Cooperation between Ontario and Quebec on climate change and energy sets example for Canada
The David Suzuki Foundation released the following statement in response to the agreement reached last Friday between the governments of Ontario and Quebec to work together to fight climate change, improve the sharing of electricity resources and jointly assess the risks from the proposed Energy East pipeline.
“Ontario and Quebec’s agreement sets an example for Canada on how we need to come together to solve the greatest challenge of our time,” said Ian Bruce, Science and Policy manager for the foundation.
“This is an important agreement for climate policy in North America. By joining Quebec, B.C., California and other jurisdictions in pricing carbon pollution, Ontario is sending a powerful signal that a ‘wait and see’ approach to climate action is no longer an option,” said Karel Mayrand, the foundation’s director general for Quebec. “We look forward to seeing the details and timing of Ontario’s commitment and expect more provinces and countries to follow.”
“Putting a price on carbon pollution is one of the most powerful government incentives to encourage companies and communities to pollute less,” said Bruce. “Quebec and Ontario’s collaboration on pricing carbon emissions is a step toward real clean energy choices. We’ve seen evidence from around the world that these incentives work.
“Canadians are increasingly recognizing the value of pricing their own carbon pollution. B.C. and Quebec’s experiences show that it’s possible to shrink carbon pollution while growing economies,” said Bruce. “We’re seeing momentum growing across Canada for national action on climate change. It’s time for the federal government to follow the provinces’ leadership.”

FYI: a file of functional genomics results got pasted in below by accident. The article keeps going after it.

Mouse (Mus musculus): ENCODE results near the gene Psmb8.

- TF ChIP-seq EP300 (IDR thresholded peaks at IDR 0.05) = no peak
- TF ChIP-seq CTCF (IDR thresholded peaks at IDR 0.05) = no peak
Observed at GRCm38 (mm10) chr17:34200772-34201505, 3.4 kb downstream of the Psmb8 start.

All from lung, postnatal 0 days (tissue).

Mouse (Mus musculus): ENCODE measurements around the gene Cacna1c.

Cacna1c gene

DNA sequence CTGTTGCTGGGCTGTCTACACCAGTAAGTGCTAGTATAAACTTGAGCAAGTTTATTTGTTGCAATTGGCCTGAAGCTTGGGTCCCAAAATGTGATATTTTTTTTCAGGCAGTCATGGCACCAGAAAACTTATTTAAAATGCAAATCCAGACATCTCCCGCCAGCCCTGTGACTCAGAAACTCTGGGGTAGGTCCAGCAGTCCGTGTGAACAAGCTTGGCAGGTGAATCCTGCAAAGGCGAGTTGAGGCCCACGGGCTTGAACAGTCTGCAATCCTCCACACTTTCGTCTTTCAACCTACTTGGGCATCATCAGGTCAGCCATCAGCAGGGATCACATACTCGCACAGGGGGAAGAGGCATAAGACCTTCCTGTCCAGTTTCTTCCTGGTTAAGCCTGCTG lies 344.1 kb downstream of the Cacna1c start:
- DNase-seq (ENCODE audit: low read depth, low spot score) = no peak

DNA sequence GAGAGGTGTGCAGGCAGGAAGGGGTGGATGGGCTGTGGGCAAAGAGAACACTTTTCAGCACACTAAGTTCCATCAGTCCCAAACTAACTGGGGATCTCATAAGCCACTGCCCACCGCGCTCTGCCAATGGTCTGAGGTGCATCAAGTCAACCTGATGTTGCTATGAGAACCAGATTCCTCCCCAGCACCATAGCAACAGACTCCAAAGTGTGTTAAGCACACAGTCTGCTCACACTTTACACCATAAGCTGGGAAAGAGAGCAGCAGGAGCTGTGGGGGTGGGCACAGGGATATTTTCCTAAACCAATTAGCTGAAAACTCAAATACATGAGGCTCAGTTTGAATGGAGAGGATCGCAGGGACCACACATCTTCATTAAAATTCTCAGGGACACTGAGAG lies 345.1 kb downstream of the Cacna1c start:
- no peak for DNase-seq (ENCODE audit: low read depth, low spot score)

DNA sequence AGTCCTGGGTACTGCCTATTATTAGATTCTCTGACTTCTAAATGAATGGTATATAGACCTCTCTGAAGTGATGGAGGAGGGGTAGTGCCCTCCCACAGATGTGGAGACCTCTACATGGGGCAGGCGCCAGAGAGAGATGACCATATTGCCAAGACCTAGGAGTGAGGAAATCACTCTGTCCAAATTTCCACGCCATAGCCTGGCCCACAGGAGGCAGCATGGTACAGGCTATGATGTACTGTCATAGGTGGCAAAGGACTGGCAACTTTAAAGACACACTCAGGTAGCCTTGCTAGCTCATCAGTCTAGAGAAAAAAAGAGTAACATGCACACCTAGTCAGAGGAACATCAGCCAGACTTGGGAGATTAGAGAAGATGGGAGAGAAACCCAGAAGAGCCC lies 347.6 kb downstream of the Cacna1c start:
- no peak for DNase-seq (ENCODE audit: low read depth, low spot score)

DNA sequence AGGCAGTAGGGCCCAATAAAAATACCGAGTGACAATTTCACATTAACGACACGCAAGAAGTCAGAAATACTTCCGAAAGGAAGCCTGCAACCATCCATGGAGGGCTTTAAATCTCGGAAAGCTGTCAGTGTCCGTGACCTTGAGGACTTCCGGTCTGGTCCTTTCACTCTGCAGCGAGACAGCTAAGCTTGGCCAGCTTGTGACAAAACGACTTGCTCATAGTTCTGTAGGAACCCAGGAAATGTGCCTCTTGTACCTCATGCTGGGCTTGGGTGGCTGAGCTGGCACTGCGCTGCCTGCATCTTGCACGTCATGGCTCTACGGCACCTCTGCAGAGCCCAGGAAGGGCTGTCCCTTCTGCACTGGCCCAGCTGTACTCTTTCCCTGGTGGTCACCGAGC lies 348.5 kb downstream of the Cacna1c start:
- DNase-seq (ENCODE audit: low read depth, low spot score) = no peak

Background on increasingsupport for pricing carbon pollution
Leading global organizations, including the World Bank, the World Economic Forum, the Intergovernmental Panel on Climate Change and the Organization for Economic Cooperation and Development, agree that a price on carbon pollution though a carbon tax or regulatory cap-and-trade system is the most effective foundation for climate change plans.
Seventy-three countries, 22 states, provinces and cities and over 1,000 businesses showed support for pricing carbon pollution in the lead up to the UN Climate Leadership Summit in Lima, Peru in December. Together, the governments represent 54 per cent of global carbon emissions and 52 per cent of global GDP.
B.C.’s carbon tax: reducing emissions, growing and diversifying the economy
When the B.C. government introduced the carbon tax in 2008, it laid out a path to fight climate change while continuing to stimulate a prosperous economy. Since the tax’s introduction, B.C.’s consumption of fossil fuels covered by the carbon tax has decreased by 19 per cent per capita compared to the rest of the country, according to Sustainable Prosperity. Meanwhile, B.C.’s economy outperformed most of Canada and attracted twice the national rate of investment in clean energy.